We’ve also added specific ab exercises to further improve upon the core training component of the workout routine relative to typical body splits used in 4 day workout plans.

The workouts might take slightly longer, but most people who migrate to the upper body/lower body approach instead of the four day body part splits really like how their body responds to the frequency and structure of the workouts.

A person doing a pull on an exercise machine.

How Is the Complete 4 Day Workout Plan Structured?

With all that said, we have structured the complete 4 day workout routine as follows:

  • Day 1: Upper Body and Back
  • Day 2: Lower Body and Core
  • Day 3: Rest
  • Day 4: Upper Body and Back
  • Day 5: Lower Body and Core
  • Day 6: Rest
  • Day 7: Rest

You can also sandwich a rest day in between the workouts if you prefer so that you only exercise back-to-back days once per week (Day 7 to the following Day 1):

  • Day 1: Upper Body and Back
  • Day 2: Rest
  • Day 3: Lower Body and Core
  • Day 4: Rest
  • Day 5: Upper Body and Back
  • Day 6: Rest
  • Day 7: Lower Body and Core

Each workout will take 45-60 minutes or so, depending on how much rest you take between exercises.

A person doing biceps curls with a trainer.

How Many Reps Should I Do?

The 4 day workout routine gives a specific number of sets but a range of reps for each exercise.

You can do whatever number of reps within the target range feels good.

However, the general recommendations are to do fewer reps (closer to 6) with a higher weight if your primary goal is strength gains and a moderate number of reps if you’re looking to build muscle (hypertrophy, closer to 8-10 reps).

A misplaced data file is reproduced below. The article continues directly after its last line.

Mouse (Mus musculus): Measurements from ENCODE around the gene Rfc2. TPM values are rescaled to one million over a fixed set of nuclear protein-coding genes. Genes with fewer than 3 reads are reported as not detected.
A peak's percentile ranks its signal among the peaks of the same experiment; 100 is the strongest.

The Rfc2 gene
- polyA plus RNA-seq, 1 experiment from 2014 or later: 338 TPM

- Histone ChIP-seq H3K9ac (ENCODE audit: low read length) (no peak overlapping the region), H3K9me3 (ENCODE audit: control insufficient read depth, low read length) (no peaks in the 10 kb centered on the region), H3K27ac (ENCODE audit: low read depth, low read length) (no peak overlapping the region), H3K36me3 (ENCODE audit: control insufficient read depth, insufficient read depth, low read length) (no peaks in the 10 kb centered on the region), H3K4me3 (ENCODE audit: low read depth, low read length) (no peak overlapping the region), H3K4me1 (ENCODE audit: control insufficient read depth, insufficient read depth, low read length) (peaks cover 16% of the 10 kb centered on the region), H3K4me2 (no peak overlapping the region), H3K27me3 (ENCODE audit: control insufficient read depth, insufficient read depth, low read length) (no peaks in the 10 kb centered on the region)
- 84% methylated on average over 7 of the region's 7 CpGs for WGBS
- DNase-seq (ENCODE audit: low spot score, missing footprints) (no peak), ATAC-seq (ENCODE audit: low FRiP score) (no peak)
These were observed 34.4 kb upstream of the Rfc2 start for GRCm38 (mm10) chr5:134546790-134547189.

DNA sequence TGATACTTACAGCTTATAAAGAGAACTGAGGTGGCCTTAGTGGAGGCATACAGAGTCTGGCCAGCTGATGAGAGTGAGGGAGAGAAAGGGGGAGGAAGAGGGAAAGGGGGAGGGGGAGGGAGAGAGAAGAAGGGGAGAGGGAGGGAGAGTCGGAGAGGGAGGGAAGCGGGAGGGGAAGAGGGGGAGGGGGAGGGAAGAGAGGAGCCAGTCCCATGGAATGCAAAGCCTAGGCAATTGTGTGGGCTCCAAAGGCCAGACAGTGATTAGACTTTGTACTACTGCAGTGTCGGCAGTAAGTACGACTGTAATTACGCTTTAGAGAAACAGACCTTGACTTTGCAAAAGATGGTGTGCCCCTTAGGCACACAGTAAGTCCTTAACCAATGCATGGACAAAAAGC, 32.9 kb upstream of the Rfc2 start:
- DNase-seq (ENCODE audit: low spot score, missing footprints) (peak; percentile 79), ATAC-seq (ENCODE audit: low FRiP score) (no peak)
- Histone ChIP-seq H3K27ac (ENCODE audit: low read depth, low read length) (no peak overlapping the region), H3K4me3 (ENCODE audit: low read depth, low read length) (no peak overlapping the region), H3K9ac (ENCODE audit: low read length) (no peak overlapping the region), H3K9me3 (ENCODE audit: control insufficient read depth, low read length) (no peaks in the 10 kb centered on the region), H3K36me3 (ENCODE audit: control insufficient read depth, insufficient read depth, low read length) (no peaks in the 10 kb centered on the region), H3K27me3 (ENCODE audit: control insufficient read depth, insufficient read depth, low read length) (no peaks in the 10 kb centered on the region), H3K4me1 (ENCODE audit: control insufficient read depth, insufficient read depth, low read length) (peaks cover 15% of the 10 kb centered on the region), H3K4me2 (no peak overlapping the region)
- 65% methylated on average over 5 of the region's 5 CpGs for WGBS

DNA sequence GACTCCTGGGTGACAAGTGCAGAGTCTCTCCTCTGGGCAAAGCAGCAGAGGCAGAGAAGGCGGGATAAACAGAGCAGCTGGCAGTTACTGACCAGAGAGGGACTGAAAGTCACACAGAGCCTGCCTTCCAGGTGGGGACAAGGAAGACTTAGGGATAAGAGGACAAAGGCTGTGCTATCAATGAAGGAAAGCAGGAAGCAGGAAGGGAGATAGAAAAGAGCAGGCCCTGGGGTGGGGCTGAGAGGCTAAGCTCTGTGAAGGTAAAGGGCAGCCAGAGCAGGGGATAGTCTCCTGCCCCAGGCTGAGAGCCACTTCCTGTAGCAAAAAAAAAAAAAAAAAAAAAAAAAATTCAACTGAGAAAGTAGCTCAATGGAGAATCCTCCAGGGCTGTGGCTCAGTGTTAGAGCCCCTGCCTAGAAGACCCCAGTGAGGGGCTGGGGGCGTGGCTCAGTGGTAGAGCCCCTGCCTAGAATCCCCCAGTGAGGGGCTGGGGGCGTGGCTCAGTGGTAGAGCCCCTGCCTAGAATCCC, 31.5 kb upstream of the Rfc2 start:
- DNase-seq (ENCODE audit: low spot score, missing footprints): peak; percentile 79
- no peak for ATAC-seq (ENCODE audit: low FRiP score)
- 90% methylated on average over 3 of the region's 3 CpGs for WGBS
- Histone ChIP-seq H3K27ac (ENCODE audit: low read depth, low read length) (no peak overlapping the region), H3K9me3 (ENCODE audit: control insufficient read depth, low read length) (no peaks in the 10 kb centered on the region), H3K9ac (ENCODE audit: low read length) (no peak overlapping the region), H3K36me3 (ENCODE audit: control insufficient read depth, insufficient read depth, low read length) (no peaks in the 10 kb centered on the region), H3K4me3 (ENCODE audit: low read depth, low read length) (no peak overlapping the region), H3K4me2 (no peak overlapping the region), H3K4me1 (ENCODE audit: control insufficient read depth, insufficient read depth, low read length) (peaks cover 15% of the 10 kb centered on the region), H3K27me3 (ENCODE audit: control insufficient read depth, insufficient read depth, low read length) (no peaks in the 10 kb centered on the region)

Beginners should aim for the higher number of reps in the given range, using a slightly lighter relative load. That way, you can focus on using good form and technique rather than totally maxing out on effort.

Once you’re confident in your technique, use a weight that’s heavy enough that you reach exhaustion by the end of the set.

In general, you should be using a load that feels challenging to get through the number of reps. As soon as you can complete all your reps with proper form, it’s time to increase the resistance.

A person doing a pull up.

The Complete 4 Day Workout Routine

Below, you will find the detailed workouts for each day in the 4 day workout plan. 

If you are unfamiliar with any of the exercises, you can either look them up online, ask a personal trainer to show you the move or substitute the exercise for an exercise you’re comfortable with that targets the same muscle group.

Workout #1: Upper Body and Back 

ExerciseSetsReps
Dumbbell Chest Press36-12
Dumbbell Single-Arm Bent-Over Row36-12
Seated Overhead Press38-12
Dumbbell Chest Fly210-12
Lat Pull-Down210-12
Cable Crossover or Pec Deck210-12
Alternating Forward and Lateral Raise With Dumbbells210-15
Dumbbell Curls38-12
Tricep Dips Either On Assisted Machine Or Bodyweight38-12
Back Extensions212-15
Cable Reverse Fly310-12

Workout #2: Lower Body and Abs

ExerciseSetsReps
Squats38-10
Hex Bar Deadlifts38-10
Barbell Hip Thrusts36-10
Step-Ups36-10
Lateral Lunges210-12
Single-Leg Squats24-10
Calf Raises Off a Step210-12
Leg Curls36-10
Plank330-60 seconds
Pallof Press38-10
Russian Twist With Medicine Ball Or Dumbbell230-60 seconds
A group of people doing planks.

Workout #3: Upper Body and Back

ExerciseSetsReps
Incline Dumbbell Chest Press36-12
Barbell Rows or Row Machine36-12
Military Press or Shoulder Press Machine38-12